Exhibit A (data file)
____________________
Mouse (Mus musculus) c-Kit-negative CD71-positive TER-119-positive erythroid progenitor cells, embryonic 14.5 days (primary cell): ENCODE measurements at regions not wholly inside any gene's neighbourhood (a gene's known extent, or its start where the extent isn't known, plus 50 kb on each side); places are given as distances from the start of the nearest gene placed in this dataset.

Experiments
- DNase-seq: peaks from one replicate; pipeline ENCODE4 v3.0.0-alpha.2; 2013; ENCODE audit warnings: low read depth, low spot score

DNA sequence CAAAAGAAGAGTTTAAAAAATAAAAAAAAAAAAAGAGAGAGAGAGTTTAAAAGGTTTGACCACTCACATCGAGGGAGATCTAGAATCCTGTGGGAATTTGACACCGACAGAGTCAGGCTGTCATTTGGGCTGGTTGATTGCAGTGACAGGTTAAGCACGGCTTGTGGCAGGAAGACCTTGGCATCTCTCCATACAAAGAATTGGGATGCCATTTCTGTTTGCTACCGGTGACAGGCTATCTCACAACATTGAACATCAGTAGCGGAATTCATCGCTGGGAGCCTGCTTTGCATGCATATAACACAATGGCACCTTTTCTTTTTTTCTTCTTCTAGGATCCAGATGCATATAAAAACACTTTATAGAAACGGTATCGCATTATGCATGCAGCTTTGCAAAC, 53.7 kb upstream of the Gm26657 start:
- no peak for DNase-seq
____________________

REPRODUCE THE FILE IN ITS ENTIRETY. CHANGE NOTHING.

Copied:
Mouse (Mus musculus) c-Kit-negative CD71-positive TER-119-positive erythroid progenitor cells, embryonic 14.5 days (primary cell): ENCODE measurements at regions not wholly inside any gene's neighbourhood (a gene's known extent, or its start where the extent isn't known, plus 50 kb on each side); places are given as distances from the start of the nearest gene placed in this dataset.

Experiments
- DNase-seq: peaks from one replicate; pipeline ENCODE4 v3.0.0-alpha.2; 2013; ENCODE audit warnings: low read depth, low spot score

DNA sequence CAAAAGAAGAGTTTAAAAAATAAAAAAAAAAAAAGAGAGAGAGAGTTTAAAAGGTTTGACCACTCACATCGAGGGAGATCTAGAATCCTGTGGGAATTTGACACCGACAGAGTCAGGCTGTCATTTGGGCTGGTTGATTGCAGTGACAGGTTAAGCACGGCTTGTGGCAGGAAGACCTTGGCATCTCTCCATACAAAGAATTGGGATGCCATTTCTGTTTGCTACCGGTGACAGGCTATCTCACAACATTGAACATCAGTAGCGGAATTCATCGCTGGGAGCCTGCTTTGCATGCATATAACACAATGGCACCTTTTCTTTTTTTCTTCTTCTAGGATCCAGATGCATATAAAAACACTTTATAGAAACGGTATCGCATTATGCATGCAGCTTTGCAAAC, 53.7 kb upstream of the Gm26657 start:
- no peak for DNase-seq